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Posted on: October 30, 2019

Public invited to view transit of Mercury at newly renovated Goldendale Observatory

State park to reopen on select weekends through remainder of 2019

UPDATE Nov. 7: Please note the special Transit of Mercury program is only on Monday, Nov. 11. 

OLYMPIA – Oct. 30, 2019 – Goldendale Observatory’s giant telescope will provide a special viewing of the transit of Mercury – a celestial event that won’t happen again until 2032.

The program is open to the public and runs from 6:30 – 10:30 a.m. Monday, Nov. 11, at Goldendale Observatory State Park Heritage Site, 1602 Observatory Drive, Goldendale. (Driving directions)

View of newly renovated Goldendale Observatory

Newly renovated Goldendale Observatory.

The park’s educational facility and world-class telescope will be open on a limited basis beginning Friday, Nov. 8. Park staff will host an informal open house at 11 a.m. on Nov. 8, and the public is invited to attend.

The reopening follows a major renovation of the 46-year-old facility. The observatory will be open for three select weekends through the end of the year:

Opening Weekend
Friday, Nov. 8, Informal Open House: 11 a.m.
Nov. 9, 10: 2-4 p.m. and 6-9 p.m.
Special viewing of Mercury Transit: Nov. 11: 6:30-10:30 a.m.

Thanksgiving Weekend
Nov. 30, Dec. 1: 2-4 p.m. and 6-9 p.m.

Christmas/New Year's Weekend
Dec. 27, 28, 29: 2-4 p.m. and 6-9 p.m.

Anyone interested in attending the open house, the transit of Mercury or visiting the observatory this winter must schedule a visit during these dates and times. Contact the park at (509) 773-3141 or

Admission to Goldendale Observatory is free. A Discover Pass is needed most days, but Monday, Nov. 11, is one of Washington State Parks' 12 yearly free days. This free day is in honor of Veterans Day. Visitors to Goldendale Observatory on this day will not need a Discover Pass.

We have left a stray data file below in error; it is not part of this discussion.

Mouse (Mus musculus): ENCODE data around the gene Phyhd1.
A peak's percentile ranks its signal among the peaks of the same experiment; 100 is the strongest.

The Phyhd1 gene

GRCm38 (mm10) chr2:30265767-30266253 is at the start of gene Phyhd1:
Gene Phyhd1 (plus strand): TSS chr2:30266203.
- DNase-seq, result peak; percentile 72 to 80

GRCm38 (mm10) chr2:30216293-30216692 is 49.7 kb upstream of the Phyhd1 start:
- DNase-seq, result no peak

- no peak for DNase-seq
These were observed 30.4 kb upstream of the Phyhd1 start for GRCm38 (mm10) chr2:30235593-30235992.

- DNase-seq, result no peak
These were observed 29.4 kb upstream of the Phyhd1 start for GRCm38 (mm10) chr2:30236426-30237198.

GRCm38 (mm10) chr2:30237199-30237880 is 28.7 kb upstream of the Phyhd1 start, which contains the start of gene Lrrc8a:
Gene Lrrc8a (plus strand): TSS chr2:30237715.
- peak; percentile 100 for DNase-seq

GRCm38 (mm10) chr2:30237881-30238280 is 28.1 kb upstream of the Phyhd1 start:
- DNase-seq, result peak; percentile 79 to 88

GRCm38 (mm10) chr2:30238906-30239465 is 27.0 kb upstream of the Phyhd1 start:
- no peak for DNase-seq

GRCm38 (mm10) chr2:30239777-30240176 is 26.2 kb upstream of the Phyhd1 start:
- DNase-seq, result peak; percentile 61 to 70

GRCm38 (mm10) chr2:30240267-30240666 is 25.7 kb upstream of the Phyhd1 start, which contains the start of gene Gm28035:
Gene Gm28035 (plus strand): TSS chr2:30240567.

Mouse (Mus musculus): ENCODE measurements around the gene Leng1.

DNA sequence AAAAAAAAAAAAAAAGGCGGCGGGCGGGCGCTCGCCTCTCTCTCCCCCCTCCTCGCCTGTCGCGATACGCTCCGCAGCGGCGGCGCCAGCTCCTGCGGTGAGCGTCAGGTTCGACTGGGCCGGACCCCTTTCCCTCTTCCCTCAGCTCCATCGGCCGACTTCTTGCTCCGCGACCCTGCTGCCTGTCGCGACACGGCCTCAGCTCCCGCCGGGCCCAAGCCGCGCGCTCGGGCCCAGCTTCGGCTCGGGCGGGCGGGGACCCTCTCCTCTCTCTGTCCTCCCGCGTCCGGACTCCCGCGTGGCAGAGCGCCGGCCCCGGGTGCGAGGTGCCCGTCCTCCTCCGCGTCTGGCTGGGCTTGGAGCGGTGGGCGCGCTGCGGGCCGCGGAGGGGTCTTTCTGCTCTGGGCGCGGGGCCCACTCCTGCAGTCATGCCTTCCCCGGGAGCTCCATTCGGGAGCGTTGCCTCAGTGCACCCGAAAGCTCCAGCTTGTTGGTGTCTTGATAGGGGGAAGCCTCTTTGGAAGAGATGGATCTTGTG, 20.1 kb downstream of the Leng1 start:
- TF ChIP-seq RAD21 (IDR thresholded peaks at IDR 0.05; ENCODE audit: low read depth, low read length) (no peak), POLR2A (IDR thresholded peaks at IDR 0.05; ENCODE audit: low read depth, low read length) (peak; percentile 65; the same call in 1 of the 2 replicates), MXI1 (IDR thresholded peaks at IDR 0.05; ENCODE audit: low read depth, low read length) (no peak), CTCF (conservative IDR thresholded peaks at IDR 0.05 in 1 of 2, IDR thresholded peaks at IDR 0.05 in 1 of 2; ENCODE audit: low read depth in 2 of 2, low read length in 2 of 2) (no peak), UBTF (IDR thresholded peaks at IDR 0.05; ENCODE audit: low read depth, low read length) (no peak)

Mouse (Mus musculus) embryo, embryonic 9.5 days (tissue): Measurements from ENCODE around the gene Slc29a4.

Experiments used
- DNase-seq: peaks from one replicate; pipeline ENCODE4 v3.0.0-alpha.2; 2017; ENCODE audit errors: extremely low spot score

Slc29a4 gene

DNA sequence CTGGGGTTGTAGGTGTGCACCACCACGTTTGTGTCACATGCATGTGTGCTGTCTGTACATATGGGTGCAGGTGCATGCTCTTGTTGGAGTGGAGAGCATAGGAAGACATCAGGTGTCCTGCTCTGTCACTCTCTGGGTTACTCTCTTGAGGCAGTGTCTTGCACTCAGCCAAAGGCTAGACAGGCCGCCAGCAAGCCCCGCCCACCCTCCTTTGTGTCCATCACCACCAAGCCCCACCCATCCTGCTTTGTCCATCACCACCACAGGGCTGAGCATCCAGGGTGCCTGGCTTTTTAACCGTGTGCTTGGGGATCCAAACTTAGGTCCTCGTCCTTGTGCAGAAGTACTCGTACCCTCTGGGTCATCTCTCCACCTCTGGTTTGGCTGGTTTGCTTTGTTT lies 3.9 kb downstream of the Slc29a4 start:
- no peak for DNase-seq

Some of the observatory’s exhibits are still under construction. Washington State Parks expects the observatory to be fully operational by spring 2020. A grand opening celebration is planned for that time.

The observatory closed in April 2018 to undergo a $5.6 million upgrade. The enhanced visitor experience includes an expanded auditorium and lobby, a larger parking lot, new exhibits and an upgraded main telescope.

A transit of Mercury occurs when the planet passes in front of the sun. Those who wish to view the transit and can’t make it to the Goldendale Observatory program should take proper safety precautions.

About the Goldendale Observatory
The Goldendale Observatory is home to one of the nation’s largest publicly accessible telescopes. The observatory is situated on five hilltop acres 2,100 feet above sea level and 2 miles north of downtown Goldendale. The site is well-known for its vivid sunsets, stunning daytime views of the countryside and magnificent views of the universe at night. The park has attracted hundreds of thousands of sky-watchers since its dedication in 1973. Learn more about the park and observatory.


Editor’s note: Unlike many of the observatory’s programs, the viewing of the Mercury transit takes place during daylight hours.

Media contacts:
Jill Sprance-Carr, Area Manager, (509) 773-3145
Anna Gill, Communications Office, (360) 902-8562


About Washington State Parks

The Washington State Parks and Recreation Commission manages more than 100 state parks and properties totaling approximately 120,000 acres. The Commission provides a variety of recreation opportunities for citizens and provides stewardship protection for a diverse array of natural, cultural and historic resources. State Parks’ statewide programs include long-distance trails, boating safety and winter recreation.

 News release number: 19-086

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